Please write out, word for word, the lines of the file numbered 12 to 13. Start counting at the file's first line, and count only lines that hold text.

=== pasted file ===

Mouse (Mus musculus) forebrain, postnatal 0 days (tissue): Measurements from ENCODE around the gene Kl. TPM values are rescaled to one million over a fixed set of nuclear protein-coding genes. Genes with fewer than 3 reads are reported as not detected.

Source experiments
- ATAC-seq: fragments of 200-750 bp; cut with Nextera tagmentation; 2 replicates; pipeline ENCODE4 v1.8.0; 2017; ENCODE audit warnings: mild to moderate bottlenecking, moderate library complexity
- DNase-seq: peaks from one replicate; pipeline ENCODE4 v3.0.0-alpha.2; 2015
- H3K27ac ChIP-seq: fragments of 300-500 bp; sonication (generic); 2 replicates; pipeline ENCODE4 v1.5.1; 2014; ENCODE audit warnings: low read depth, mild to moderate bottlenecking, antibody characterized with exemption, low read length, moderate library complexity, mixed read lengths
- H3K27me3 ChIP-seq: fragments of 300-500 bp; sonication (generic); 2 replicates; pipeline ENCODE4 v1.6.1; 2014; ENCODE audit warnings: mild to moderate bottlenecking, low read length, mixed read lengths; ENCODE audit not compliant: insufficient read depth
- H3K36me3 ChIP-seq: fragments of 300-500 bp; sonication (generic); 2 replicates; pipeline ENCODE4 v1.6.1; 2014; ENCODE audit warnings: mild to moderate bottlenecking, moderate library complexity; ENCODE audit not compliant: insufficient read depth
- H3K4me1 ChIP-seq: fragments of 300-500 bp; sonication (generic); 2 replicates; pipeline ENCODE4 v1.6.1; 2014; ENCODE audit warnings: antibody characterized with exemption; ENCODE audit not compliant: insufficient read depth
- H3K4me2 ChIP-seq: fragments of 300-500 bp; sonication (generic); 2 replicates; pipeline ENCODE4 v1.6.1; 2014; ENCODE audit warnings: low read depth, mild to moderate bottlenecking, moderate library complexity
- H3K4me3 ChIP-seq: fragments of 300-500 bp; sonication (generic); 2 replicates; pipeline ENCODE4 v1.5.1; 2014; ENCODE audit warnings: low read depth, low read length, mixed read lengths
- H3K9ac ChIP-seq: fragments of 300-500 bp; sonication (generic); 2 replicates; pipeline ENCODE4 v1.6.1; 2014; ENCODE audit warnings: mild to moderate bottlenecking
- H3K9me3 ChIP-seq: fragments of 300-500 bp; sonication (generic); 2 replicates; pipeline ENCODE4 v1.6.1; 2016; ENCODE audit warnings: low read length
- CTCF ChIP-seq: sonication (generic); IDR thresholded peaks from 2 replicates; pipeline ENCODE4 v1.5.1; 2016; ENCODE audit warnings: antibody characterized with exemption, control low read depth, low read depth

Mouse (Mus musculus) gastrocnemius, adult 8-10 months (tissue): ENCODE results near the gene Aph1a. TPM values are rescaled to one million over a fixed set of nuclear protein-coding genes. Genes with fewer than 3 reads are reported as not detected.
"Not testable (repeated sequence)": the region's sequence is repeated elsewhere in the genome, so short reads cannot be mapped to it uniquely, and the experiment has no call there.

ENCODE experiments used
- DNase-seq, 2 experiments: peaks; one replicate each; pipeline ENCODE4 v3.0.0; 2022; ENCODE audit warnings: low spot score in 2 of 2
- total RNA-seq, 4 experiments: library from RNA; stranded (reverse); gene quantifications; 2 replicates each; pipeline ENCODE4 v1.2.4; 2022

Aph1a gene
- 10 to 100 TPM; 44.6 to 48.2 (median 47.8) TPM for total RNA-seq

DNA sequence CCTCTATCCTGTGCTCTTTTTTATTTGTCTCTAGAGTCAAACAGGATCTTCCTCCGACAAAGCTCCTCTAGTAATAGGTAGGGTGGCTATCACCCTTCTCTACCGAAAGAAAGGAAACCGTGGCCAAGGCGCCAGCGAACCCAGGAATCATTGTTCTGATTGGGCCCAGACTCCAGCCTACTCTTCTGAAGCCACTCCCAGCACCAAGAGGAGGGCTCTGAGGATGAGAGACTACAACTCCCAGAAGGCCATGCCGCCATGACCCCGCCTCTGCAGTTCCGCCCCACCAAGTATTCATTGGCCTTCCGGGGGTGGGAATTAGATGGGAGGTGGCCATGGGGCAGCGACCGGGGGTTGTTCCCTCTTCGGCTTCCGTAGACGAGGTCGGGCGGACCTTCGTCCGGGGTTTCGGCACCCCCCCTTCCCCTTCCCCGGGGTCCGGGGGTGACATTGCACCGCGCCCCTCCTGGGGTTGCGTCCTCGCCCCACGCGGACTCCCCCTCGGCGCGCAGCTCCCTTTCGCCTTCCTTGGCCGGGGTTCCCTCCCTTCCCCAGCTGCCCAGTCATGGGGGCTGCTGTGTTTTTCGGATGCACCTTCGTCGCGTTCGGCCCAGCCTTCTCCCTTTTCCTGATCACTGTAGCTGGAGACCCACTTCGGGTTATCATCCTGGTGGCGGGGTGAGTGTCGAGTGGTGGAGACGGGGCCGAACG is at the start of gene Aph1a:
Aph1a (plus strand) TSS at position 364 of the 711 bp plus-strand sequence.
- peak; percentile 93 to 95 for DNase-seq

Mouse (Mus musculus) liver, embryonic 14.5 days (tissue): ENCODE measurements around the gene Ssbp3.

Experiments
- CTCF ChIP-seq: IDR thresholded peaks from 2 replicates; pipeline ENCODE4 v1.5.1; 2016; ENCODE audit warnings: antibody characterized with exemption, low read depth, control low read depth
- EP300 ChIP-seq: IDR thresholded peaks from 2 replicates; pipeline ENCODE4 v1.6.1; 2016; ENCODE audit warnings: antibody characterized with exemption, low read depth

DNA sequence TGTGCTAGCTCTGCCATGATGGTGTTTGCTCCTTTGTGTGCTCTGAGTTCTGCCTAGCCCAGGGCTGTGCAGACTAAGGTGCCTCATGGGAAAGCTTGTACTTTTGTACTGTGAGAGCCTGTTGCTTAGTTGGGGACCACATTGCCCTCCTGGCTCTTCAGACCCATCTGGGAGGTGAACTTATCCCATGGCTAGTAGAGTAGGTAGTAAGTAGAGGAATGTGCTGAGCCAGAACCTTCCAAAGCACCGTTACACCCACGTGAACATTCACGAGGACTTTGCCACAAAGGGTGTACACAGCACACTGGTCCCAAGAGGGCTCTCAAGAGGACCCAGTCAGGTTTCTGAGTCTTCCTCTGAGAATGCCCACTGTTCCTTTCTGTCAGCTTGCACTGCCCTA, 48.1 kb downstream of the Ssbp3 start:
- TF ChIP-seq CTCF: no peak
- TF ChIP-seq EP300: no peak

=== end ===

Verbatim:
- H3K9me3 ChIP-seq: fragments of 300-500 bp; sonication (generic); 2 replicates; pipeline ENCODE4 v1.6.1; 2016; ENCODE audit warnings: low read length
- CTCF ChIP-seq: sonication (generic); IDR thresholded peaks from 2 replicates; pipeline ENCODE4 v1.5.1; 2016; ENCODE audit warnings: antibody characterized with exemption, control low read depth, low read depth